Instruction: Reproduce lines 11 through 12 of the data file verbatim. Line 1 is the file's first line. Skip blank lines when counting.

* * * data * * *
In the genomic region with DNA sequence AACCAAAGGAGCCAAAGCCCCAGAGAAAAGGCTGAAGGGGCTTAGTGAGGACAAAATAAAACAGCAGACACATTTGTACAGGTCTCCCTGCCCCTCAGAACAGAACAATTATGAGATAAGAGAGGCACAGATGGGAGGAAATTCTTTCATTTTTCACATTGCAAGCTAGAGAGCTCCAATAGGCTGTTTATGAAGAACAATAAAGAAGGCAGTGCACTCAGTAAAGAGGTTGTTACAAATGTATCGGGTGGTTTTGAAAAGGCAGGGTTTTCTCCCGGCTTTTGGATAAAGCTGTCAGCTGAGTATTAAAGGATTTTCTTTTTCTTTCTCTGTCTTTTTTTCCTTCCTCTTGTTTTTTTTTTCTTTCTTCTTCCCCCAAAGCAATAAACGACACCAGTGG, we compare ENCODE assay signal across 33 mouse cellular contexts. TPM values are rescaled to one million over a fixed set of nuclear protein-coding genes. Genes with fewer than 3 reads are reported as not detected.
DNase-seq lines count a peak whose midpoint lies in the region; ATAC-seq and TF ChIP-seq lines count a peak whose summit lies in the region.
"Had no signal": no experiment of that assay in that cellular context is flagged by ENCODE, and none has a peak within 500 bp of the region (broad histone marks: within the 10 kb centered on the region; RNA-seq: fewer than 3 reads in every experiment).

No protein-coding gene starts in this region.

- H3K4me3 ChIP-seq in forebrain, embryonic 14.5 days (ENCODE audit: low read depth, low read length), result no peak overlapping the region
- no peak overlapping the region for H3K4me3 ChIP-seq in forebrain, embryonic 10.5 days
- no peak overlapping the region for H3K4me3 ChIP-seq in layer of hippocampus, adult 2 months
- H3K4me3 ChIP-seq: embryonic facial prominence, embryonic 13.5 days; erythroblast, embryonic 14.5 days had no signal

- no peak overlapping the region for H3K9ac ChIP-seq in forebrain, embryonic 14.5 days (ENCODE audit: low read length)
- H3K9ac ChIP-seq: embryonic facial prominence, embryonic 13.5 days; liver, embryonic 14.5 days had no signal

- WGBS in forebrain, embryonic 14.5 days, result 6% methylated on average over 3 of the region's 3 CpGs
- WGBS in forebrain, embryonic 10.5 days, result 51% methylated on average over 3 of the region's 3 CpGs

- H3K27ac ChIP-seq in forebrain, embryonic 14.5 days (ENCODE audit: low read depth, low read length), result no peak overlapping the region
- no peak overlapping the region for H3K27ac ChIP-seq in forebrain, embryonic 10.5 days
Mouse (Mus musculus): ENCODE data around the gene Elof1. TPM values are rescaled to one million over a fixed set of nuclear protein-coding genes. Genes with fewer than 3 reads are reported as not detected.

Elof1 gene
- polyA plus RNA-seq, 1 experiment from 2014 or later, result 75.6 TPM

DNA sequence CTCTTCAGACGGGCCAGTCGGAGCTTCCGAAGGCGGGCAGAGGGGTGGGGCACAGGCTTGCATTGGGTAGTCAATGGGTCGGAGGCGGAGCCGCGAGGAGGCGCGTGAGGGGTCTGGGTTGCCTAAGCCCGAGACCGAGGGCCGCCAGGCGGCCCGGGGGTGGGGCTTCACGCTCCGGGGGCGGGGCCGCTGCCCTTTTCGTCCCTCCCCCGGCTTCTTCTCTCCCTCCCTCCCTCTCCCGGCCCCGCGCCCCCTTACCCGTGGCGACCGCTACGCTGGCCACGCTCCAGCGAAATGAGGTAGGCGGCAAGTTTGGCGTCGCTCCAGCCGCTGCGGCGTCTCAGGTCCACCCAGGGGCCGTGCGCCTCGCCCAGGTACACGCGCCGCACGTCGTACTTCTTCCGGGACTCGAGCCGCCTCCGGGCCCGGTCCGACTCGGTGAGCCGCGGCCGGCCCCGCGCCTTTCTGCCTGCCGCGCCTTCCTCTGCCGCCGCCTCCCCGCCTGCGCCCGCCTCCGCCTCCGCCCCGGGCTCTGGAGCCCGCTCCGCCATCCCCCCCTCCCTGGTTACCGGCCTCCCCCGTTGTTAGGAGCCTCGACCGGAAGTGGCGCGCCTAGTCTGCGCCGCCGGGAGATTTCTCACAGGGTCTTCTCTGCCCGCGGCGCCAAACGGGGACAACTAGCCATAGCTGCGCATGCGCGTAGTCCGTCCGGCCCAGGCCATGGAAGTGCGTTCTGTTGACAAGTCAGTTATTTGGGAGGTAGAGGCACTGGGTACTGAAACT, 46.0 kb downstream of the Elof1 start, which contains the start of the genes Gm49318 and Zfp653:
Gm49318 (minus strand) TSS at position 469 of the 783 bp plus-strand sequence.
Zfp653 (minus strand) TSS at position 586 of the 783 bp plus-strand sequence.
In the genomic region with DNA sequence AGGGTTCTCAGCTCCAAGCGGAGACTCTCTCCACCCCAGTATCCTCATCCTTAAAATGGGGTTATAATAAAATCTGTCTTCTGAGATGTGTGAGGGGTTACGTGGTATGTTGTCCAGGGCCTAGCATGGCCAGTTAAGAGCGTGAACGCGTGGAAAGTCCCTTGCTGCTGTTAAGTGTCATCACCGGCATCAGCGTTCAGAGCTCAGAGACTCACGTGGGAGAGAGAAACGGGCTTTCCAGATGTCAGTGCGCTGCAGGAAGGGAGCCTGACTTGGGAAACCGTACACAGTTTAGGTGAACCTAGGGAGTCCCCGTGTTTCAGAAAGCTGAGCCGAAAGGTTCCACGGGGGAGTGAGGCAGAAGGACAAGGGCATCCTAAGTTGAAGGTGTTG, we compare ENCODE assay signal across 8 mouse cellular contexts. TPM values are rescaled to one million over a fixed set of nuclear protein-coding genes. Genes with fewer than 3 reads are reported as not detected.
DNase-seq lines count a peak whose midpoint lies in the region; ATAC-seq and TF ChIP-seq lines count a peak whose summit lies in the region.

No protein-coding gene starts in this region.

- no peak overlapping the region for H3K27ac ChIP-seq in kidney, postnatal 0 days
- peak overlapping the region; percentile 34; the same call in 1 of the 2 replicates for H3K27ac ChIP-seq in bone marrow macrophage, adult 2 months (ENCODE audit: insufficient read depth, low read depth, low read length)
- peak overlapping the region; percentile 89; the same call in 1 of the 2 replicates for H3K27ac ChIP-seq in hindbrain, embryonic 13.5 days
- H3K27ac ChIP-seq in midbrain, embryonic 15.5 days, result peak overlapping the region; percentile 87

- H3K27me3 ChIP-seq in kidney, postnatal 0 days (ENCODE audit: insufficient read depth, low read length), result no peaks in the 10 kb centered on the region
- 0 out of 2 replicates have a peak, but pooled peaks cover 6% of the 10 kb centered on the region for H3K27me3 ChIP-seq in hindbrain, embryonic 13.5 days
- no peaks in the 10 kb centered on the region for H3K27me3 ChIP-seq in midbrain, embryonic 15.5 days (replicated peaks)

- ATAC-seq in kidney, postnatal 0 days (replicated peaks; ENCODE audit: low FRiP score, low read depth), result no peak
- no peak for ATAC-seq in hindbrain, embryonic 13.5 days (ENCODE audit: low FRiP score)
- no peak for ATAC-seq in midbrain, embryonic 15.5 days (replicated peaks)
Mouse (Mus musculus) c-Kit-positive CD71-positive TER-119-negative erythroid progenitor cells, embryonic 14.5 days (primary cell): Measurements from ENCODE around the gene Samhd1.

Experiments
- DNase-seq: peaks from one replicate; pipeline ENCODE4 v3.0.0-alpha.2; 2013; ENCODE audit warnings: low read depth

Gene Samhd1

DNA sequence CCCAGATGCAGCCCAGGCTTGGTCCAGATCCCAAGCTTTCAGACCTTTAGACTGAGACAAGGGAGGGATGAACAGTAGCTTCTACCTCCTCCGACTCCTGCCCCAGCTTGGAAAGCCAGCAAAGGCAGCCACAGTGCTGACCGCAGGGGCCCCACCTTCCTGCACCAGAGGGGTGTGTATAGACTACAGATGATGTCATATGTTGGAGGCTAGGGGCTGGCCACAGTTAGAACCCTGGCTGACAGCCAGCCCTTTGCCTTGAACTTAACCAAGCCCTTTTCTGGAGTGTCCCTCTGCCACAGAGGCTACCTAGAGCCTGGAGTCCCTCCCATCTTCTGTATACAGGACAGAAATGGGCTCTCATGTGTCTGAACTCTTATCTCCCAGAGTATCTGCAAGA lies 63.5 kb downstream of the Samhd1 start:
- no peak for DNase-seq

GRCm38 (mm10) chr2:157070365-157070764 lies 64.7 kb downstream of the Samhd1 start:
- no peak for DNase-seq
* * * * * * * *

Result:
- WGBS in forebrain, embryonic 14.5 days, result 6% methylated on average over 3 of the region's 3 CpGs
- WGBS in forebrain, embryonic 10.5 days, result 51% methylated on average over 3 of the region's 3 CpGs